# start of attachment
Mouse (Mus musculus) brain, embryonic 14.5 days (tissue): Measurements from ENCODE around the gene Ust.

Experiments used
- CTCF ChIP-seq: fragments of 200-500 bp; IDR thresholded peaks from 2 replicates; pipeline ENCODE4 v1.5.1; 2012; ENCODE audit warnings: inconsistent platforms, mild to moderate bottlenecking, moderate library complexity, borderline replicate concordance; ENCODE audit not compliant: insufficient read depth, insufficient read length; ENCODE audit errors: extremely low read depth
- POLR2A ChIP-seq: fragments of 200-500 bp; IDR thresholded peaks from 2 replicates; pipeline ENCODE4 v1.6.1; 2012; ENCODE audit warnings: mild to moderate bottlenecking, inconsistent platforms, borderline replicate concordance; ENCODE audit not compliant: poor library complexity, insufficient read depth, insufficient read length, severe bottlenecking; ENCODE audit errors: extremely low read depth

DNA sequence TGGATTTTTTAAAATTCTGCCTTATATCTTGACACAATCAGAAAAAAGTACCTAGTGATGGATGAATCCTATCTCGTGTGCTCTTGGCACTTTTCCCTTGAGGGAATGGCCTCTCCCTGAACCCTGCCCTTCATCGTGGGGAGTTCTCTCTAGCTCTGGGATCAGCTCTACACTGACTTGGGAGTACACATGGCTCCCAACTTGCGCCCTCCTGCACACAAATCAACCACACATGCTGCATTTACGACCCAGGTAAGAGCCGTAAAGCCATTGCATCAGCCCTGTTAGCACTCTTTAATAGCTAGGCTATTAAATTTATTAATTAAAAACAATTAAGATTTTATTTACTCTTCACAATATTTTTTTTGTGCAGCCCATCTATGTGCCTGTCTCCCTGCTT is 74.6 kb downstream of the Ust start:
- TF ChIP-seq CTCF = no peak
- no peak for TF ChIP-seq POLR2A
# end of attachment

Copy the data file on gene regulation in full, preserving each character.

Mouse (Mus musculus) brain, embryonic 14.5 days (tissue): Measurements from ENCODE around the gene Ust.

Experiments used
- CTCF ChIP-seq: fragments of 200-500 bp; IDR thresholded peaks from 2 replicates; pipeline ENCODE4 v1.5.1; 2012; ENCODE audit warnings: inconsistent platforms, mild to moderate bottlenecking, moderate library complexity, borderline replicate concordance; ENCODE audit not compliant: insufficient read depth, insufficient read length; ENCODE audit errors: extremely low read depth
- POLR2A ChIP-seq: fragments of 200-500 bp; IDR thresholded peaks from 2 replicates; pipeline ENCODE4 v1.6.1; 2012; ENCODE audit warnings: mild to moderate bottlenecking, inconsistent platforms, borderline replicate concordance; ENCODE audit not compliant: poor library complexity, insufficient read depth, insufficient read length, severe bottlenecking; ENCODE audit errors: extremely low read depth

DNA sequence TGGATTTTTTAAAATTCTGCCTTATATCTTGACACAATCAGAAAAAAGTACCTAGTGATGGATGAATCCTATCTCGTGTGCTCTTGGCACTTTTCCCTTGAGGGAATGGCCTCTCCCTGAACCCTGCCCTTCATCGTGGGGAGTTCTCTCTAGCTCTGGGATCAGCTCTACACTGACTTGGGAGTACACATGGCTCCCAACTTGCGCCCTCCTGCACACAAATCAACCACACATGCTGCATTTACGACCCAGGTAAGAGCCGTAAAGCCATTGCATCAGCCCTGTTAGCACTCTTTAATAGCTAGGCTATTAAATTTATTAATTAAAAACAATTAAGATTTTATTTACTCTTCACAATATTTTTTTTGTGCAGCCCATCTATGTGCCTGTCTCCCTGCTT is 74.6 kb downstream of the Ust start:
- TF ChIP-seq CTCF = no peak
- no peak for TF ChIP-seq POLR2A